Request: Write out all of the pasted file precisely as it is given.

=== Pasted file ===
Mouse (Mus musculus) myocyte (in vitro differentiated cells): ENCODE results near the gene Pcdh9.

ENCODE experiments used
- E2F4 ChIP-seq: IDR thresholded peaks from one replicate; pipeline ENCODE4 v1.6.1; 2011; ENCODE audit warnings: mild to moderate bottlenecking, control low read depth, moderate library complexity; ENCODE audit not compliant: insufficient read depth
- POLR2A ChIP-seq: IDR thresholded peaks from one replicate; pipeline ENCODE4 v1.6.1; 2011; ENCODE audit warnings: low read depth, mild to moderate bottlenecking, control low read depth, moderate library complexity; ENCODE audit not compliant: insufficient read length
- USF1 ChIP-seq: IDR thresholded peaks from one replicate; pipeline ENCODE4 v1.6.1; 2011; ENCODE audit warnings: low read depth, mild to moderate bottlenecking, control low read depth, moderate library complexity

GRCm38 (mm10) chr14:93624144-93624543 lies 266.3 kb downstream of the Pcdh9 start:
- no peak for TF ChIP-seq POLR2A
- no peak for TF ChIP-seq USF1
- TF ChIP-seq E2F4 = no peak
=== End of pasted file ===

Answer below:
Mouse (Mus musculus) myocyte (in vitro differentiated cells): ENCODE results near the gene Pcdh9.

ENCODE experiments used
- E2F4 ChIP-seq: IDR thresholded peaks from one replicate; pipeline ENCODE4 v1.6.1; 2011; ENCODE audit warnings: mild to moderate bottlenecking, control low read depth, moderate library complexity; ENCODE audit not compliant: insufficient read depth
- POLR2A ChIP-seq: IDR thresholded peaks from one replicate; pipeline ENCODE4 v1.6.1; 2011; ENCODE audit warnings: low read depth, mild to moderate bottlenecking, control low read depth, moderate library complexity; ENCODE audit not compliant: insufficient read length
- USF1 ChIP-seq: IDR thresholded peaks from one replicate; pipeline ENCODE4 v1.6.1; 2011; ENCODE audit warnings: low read depth, mild to moderate bottlenecking, control low read depth, moderate library complexity

GRCm38 (mm10) chr14:93624144-93624543 lies 266.3 kb downstream of the Pcdh9 start:
- no peak for TF ChIP-seq POLR2A
- no peak for TF ChIP-seq USF1
- TF ChIP-seq E2F4 = no peak